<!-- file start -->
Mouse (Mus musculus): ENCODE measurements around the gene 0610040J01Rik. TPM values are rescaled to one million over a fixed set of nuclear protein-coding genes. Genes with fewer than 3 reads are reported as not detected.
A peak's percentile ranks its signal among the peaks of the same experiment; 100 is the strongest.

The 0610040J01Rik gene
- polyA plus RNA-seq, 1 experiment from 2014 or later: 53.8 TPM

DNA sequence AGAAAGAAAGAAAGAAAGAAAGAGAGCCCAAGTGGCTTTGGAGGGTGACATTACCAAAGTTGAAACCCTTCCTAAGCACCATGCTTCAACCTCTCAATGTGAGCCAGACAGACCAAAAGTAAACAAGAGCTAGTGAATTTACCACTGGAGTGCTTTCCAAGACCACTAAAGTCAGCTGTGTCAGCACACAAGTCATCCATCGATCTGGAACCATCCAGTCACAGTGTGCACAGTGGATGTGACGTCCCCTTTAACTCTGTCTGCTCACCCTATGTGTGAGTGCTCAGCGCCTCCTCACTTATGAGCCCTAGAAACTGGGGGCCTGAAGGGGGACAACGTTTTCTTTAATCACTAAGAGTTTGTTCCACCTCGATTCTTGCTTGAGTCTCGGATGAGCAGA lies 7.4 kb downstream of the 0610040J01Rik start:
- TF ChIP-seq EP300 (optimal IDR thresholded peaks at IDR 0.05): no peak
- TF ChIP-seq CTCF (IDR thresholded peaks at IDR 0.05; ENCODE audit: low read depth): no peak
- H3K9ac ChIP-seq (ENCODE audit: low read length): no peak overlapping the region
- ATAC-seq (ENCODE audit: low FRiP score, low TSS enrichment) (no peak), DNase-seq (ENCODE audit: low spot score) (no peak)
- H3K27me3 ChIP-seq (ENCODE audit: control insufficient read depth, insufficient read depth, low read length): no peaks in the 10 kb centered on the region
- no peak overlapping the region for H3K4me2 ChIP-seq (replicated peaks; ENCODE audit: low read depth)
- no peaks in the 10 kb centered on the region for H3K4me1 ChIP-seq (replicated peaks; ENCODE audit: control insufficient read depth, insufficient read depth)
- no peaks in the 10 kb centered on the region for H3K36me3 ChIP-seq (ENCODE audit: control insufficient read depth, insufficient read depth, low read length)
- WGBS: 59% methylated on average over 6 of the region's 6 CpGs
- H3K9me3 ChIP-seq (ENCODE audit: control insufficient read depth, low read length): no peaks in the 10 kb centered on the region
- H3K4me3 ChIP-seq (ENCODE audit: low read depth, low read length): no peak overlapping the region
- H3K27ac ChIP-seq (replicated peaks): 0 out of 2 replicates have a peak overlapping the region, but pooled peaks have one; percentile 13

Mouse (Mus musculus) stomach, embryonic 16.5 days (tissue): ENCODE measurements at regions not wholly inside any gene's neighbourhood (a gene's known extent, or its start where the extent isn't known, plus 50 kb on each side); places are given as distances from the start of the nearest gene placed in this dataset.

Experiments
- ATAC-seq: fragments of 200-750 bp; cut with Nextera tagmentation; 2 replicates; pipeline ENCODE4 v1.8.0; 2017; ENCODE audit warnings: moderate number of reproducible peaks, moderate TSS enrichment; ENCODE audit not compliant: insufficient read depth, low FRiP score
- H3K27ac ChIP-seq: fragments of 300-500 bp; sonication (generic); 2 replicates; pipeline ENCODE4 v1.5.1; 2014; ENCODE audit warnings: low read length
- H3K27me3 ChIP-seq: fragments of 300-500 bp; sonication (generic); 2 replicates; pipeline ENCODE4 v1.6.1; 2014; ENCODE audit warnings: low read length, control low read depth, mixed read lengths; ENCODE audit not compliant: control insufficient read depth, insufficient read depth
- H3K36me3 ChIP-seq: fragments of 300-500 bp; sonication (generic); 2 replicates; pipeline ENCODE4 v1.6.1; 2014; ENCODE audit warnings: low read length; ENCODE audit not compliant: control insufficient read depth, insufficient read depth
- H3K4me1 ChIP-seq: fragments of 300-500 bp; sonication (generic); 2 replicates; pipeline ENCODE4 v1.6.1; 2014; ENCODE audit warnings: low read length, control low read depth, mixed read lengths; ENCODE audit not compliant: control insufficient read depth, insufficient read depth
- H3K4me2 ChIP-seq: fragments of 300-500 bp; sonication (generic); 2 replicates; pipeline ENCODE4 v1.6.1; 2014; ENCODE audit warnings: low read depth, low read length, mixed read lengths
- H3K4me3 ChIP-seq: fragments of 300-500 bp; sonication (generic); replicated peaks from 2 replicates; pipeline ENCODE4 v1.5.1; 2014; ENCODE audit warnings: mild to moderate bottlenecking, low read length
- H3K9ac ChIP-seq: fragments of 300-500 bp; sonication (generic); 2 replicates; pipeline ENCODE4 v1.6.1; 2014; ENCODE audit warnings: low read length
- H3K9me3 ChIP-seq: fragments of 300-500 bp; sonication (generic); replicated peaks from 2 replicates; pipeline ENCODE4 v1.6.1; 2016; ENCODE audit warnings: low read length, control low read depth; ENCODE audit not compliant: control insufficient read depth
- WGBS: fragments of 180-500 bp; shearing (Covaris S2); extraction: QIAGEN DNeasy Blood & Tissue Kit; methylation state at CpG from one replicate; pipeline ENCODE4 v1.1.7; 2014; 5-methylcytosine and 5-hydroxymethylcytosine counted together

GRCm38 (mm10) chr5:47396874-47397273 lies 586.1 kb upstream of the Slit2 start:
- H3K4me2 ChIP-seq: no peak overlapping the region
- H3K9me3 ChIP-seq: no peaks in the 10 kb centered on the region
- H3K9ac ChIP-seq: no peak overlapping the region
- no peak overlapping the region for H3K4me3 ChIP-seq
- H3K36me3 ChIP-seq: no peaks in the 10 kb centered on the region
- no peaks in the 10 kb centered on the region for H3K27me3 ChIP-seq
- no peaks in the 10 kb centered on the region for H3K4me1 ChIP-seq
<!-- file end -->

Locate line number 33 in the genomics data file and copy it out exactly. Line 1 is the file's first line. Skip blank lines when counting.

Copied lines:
- H3K9ac ChIP-seq: no peak overlapping the region